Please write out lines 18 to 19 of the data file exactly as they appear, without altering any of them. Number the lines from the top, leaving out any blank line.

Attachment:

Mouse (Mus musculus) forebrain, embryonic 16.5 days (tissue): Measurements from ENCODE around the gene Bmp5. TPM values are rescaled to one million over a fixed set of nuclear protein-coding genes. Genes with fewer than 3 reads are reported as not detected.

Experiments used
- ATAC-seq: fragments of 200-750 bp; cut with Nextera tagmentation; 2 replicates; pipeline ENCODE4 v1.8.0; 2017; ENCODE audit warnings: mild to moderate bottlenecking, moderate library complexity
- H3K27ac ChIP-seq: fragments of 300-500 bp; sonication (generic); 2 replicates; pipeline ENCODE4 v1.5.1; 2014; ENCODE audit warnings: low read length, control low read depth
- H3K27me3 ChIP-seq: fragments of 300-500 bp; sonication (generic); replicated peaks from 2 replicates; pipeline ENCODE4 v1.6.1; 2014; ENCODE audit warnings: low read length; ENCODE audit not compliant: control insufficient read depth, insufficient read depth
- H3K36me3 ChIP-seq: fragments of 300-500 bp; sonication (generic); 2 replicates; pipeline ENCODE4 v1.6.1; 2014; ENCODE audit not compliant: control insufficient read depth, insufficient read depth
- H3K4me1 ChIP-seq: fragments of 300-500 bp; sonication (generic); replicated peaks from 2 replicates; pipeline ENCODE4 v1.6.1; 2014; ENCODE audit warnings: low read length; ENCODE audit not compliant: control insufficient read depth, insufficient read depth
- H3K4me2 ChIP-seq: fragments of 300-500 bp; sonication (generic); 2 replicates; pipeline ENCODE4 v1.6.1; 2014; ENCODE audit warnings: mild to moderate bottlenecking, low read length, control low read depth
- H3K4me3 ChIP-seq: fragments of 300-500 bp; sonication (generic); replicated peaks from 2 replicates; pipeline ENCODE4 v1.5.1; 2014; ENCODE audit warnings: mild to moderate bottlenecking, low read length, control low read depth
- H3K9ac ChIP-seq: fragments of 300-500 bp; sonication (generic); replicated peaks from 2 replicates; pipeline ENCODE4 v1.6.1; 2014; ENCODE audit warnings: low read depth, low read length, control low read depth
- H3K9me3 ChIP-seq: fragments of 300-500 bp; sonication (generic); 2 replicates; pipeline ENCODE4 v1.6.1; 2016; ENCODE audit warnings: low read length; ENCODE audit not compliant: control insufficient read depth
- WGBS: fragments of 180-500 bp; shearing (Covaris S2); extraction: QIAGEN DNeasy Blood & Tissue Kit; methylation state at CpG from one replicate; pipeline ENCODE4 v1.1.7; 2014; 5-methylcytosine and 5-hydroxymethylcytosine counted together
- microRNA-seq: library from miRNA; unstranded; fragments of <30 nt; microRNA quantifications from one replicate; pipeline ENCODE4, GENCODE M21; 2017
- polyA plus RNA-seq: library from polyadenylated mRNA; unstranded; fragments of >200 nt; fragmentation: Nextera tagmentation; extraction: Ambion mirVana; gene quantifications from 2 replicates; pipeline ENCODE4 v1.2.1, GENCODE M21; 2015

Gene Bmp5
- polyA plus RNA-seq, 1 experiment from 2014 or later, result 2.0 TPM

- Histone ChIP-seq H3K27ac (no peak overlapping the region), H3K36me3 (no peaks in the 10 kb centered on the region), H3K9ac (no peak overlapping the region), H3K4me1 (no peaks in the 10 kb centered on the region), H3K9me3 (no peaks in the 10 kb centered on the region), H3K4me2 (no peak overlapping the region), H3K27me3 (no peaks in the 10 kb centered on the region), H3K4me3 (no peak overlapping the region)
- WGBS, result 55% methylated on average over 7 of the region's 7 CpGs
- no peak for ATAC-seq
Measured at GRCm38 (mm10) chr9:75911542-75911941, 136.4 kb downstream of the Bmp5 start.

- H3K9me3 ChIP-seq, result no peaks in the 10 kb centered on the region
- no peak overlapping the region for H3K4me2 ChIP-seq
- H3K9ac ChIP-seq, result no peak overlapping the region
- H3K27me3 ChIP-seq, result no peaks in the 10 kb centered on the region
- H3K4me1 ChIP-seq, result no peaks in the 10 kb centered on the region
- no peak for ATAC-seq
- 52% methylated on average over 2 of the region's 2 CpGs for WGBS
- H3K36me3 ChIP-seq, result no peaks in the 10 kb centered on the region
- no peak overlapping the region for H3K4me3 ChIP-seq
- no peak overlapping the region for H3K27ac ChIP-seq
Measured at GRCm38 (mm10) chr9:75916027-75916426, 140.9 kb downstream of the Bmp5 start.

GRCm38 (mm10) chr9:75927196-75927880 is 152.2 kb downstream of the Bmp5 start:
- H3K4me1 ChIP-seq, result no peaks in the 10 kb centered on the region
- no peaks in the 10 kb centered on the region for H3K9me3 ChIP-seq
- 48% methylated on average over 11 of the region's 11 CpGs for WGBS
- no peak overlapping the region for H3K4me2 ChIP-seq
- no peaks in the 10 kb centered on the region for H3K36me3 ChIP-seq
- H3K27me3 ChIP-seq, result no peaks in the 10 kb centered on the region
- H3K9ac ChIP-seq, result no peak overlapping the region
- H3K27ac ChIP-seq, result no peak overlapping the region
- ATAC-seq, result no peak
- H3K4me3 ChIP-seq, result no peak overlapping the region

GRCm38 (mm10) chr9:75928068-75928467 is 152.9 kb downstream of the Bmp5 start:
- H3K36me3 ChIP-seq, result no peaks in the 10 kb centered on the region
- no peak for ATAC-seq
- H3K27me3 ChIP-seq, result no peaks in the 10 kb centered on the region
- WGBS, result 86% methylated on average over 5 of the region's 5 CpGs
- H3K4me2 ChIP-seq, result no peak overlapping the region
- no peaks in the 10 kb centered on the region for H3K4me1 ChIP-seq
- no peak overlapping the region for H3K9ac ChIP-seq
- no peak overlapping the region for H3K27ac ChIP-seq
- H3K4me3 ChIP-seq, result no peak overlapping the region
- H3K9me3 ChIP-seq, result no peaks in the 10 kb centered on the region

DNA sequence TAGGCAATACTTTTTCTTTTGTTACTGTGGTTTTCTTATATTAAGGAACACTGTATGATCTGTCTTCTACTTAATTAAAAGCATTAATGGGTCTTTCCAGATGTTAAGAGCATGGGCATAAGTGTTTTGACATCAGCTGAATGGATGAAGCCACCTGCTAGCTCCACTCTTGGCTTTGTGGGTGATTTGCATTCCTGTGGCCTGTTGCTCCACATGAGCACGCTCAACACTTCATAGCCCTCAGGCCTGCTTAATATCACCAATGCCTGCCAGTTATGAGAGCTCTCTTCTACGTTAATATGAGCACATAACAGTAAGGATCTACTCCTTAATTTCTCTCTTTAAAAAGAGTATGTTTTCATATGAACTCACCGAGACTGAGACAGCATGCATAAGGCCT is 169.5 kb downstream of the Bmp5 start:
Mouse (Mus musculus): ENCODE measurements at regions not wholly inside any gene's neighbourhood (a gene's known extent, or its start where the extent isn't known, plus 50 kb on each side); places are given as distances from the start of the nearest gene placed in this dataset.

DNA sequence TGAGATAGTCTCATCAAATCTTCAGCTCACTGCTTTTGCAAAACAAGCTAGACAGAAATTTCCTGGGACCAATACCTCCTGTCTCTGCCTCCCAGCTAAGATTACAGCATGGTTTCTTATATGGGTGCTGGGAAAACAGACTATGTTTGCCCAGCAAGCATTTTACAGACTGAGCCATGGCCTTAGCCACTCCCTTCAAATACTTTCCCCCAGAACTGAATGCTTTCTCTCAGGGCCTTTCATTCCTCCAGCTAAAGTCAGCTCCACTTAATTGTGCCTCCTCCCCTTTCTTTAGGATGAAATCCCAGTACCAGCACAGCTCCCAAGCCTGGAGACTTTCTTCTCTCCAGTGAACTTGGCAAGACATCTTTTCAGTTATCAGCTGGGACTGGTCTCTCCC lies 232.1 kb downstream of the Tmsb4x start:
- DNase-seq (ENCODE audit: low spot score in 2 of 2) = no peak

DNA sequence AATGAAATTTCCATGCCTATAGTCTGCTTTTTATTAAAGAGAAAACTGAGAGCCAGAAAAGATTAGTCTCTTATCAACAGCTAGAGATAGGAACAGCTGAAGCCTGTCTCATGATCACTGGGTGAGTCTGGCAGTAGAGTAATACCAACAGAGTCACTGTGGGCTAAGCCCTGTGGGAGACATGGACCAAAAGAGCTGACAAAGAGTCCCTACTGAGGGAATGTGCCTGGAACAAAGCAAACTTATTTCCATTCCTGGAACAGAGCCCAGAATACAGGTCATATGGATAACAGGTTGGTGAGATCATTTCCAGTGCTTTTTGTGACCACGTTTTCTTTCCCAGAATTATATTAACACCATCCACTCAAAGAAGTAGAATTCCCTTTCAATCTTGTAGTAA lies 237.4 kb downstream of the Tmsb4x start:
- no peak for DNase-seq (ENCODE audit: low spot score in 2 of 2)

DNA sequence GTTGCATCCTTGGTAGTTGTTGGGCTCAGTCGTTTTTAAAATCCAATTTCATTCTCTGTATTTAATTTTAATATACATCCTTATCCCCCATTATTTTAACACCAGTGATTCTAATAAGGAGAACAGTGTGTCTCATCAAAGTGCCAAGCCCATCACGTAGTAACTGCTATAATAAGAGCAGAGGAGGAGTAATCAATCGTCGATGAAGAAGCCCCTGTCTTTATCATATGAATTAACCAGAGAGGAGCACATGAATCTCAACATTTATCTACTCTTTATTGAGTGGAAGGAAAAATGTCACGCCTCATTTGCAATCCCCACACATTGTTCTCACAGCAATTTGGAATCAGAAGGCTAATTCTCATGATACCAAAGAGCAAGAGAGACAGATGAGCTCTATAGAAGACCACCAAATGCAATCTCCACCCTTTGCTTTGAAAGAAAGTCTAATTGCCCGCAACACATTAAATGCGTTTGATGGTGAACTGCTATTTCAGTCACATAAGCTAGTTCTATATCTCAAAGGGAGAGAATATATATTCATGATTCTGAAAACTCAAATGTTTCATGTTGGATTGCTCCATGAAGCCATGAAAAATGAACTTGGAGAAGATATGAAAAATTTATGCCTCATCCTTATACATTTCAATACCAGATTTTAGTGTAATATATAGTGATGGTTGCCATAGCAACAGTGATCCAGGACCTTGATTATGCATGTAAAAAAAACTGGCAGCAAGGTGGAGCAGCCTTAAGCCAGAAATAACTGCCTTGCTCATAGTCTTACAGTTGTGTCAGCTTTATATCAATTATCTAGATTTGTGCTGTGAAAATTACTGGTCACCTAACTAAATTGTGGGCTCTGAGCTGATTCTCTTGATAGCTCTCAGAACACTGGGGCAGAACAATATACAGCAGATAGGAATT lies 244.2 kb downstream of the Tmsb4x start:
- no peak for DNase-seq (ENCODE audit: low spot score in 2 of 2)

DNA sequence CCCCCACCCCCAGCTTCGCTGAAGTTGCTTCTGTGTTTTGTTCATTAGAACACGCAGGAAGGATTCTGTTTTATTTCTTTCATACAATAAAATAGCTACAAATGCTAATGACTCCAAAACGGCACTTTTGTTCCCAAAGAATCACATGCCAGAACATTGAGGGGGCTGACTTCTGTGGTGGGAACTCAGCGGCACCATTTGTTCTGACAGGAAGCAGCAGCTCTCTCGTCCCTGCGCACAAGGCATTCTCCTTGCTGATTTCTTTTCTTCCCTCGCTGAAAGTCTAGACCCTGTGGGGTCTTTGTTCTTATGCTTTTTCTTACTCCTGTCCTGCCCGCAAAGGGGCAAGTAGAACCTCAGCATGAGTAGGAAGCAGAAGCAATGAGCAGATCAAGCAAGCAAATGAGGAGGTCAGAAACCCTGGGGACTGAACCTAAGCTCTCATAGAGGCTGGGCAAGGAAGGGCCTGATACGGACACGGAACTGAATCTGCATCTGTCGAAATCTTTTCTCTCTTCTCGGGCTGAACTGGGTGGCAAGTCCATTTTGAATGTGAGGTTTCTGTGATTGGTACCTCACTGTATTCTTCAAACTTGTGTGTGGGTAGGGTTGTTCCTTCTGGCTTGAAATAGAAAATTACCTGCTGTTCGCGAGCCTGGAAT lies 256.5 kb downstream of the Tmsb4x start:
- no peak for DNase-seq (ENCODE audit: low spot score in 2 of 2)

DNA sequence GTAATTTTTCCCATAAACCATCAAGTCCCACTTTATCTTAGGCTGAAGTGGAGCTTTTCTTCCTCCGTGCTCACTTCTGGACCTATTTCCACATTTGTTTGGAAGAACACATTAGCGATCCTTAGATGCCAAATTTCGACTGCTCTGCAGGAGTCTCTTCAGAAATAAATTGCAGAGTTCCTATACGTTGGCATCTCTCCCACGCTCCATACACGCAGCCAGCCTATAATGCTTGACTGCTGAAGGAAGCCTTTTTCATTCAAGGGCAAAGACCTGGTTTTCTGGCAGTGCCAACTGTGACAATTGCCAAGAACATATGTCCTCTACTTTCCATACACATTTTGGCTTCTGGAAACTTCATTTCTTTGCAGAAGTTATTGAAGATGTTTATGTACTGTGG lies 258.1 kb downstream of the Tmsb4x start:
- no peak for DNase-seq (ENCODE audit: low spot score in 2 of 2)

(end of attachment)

- WGBS, result 55% methylated on average over 7 of the region's 7 CpGs
- no peak for ATAC-seq